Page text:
2 Materials and methods

2.1 Reagents

Imiquimod (IMQ) cream (Beselna Cream) was provided by Mochida Pharmaceutical (Tokyo, Japan). Streptozotocin (STZ) was purchased from Sigma-Aldrich Japan (Tokyo, Japan).

Recombinant human TNF-α, IL-17A, and AdipoRon were purchased from Chemicon (Temecula, CA, USA), R&D Systems (Minneapolis, MN, USA), and Focus Biomolecules (Plymouth Meeting, PA, USA), respectively.

2.2 Mice and diets

Wild-type pregnant mice (C57BL/6J background) were purchased from Japan SLC, Inc. (Shizuoka, Japan) at 14 days of gestation. Neonatal male pups obtained after spontaneous parturition were used in this study. All mice were maintained at 23°C under a 12-h light/12-h dark cycle with free access to water and chow in SMC Laboratories, Inc. (Tokyo, Japan). All mice were fed a normal diet (ND; CE-2; CLEA Japan, Tokyo, Japan) for 4 weeks of weaning. After weaning, the healthy and IMQ group mice were fed ND, and the NASH (STAM) group mice were fed a high-fat diet (HFD; HFD32; CLEA Japan, Tokyo, Japan) (see Figure 1A). The mice were administered the diets until the end of the experiment.

Figure 1

www.frontiersin.orgFigure 1 Generation of a murine model with both NASH and psoriasis. (A) Study protocol. Healthy mice were fed a normal diet (ND) for 11 weeks. Two-day-old male pups assigned to the STAM groups were subcutaneously injected with streptozotocin (STZ; 200 μg/mouse) on the back and fed the ND for 4 weeks until weaning, after which they were fed a high-fat diet (HFD) for 7 weeks. Imiquimod cream (IMQ; 25 mg/mouse) or Vaseline (as control) was topically applied to the ear of the mice at the age of 10 weeks for 5 consecutive days (n = 8 per group). Blood, liver, and skin samples were collected 1 day after the last treatment. (B) Photographs of the liver. (C) Liver-to-body weight ratio. (D) Serum alanine aminotransferase (ALT) level. Each dot denotes an individual mouse. Values are presented as mean with standard deviation. * p < 0.05, ** p < 0.01, *** p < 0.001, **** p < 0.0001 vs. indicated group. NASH, non-alcoholic steatohepatitis. ns, not significant.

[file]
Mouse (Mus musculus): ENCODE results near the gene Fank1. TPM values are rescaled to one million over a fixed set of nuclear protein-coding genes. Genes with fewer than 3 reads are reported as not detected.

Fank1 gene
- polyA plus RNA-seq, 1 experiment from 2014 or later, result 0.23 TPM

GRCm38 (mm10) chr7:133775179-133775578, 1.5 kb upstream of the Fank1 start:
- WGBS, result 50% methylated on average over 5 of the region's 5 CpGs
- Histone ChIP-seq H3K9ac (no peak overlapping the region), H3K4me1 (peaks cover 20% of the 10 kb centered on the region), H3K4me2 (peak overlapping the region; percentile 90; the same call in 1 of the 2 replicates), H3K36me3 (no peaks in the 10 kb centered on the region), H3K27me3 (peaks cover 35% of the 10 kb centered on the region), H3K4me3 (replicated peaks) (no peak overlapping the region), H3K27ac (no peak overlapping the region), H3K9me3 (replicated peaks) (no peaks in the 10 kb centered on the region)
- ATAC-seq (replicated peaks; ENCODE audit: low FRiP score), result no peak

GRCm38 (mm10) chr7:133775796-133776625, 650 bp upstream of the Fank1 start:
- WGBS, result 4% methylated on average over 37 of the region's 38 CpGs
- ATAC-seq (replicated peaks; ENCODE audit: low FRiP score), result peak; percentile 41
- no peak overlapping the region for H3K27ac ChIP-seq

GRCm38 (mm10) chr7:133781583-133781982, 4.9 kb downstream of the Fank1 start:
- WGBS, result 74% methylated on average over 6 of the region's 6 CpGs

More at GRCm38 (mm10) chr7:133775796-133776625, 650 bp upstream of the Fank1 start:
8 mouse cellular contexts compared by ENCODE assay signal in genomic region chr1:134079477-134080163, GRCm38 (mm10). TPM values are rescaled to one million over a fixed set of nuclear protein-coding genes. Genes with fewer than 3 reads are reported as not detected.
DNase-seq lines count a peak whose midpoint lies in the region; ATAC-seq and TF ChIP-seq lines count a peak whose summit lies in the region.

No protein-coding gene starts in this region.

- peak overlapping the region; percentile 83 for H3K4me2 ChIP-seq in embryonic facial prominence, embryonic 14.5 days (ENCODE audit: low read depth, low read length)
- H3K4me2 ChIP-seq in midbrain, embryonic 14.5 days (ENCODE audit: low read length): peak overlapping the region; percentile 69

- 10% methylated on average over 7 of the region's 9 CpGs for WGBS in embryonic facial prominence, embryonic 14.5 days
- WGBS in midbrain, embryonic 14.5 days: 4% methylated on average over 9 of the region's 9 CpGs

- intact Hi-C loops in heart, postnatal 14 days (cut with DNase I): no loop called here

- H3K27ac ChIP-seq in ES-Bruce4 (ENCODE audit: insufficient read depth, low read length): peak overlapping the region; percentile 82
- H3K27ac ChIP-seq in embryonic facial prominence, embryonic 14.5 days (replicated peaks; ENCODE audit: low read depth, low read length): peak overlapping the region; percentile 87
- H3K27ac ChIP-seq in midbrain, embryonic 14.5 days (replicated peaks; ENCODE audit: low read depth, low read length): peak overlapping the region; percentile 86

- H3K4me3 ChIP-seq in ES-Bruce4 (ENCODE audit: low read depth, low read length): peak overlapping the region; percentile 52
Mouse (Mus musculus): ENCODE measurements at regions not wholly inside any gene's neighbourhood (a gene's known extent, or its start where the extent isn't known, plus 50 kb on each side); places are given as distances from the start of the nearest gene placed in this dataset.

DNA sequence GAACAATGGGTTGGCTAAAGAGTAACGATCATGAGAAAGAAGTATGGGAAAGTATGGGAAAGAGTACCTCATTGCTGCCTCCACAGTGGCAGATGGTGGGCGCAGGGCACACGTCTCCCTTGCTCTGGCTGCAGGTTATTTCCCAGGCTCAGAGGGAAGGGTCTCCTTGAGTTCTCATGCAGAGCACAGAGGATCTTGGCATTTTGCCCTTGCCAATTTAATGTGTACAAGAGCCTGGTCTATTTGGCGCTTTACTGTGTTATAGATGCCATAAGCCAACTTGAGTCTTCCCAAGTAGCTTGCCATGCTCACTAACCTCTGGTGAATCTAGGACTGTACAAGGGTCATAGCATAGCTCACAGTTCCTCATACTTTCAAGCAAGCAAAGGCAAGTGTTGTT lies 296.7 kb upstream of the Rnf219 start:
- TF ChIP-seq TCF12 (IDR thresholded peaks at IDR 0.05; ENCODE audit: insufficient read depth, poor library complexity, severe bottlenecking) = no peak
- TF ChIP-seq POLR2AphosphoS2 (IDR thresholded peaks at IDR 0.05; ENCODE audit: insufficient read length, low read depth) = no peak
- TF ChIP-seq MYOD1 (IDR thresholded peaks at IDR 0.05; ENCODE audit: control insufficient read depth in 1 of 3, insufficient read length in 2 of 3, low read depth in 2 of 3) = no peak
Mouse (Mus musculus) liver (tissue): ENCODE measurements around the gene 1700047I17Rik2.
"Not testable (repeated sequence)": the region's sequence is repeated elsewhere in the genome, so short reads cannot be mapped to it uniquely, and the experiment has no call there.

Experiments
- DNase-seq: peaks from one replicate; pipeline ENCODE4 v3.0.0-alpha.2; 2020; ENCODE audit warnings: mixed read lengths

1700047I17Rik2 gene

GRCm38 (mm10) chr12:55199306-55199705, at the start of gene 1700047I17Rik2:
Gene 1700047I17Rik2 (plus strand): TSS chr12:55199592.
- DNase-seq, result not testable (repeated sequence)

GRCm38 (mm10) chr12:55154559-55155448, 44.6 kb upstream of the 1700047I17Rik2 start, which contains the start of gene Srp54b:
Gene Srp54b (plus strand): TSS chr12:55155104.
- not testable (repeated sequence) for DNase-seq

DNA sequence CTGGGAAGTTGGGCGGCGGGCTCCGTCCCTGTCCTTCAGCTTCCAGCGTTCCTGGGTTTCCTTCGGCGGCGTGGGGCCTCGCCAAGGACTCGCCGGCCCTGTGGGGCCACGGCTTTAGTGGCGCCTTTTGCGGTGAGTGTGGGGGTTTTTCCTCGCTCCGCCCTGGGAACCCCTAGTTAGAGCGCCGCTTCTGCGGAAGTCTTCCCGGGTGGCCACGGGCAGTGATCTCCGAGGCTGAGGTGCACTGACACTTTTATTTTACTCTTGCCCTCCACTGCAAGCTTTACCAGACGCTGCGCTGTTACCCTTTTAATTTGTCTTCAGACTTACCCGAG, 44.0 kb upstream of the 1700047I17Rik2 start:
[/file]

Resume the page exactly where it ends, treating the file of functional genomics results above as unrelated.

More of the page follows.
2.3 NASH mouse model (STAM™ model)

To recapitulate the progression of NASH, we used a STAM™ murine model (18). Briefly, a single dose of STZ (200 µg/animal) was subcutaneously administered to the back of the mice at the age of 2 days to reduce insulin secretory capacity. The STAM mice were fed HFD from 4 weeks of age until the end of the experiments. The mice developed steatohepatitis at 8 weeks of age and progressive fibrosis at approximately 11 weeks of age, consistent with the development of NASH in mice (1819).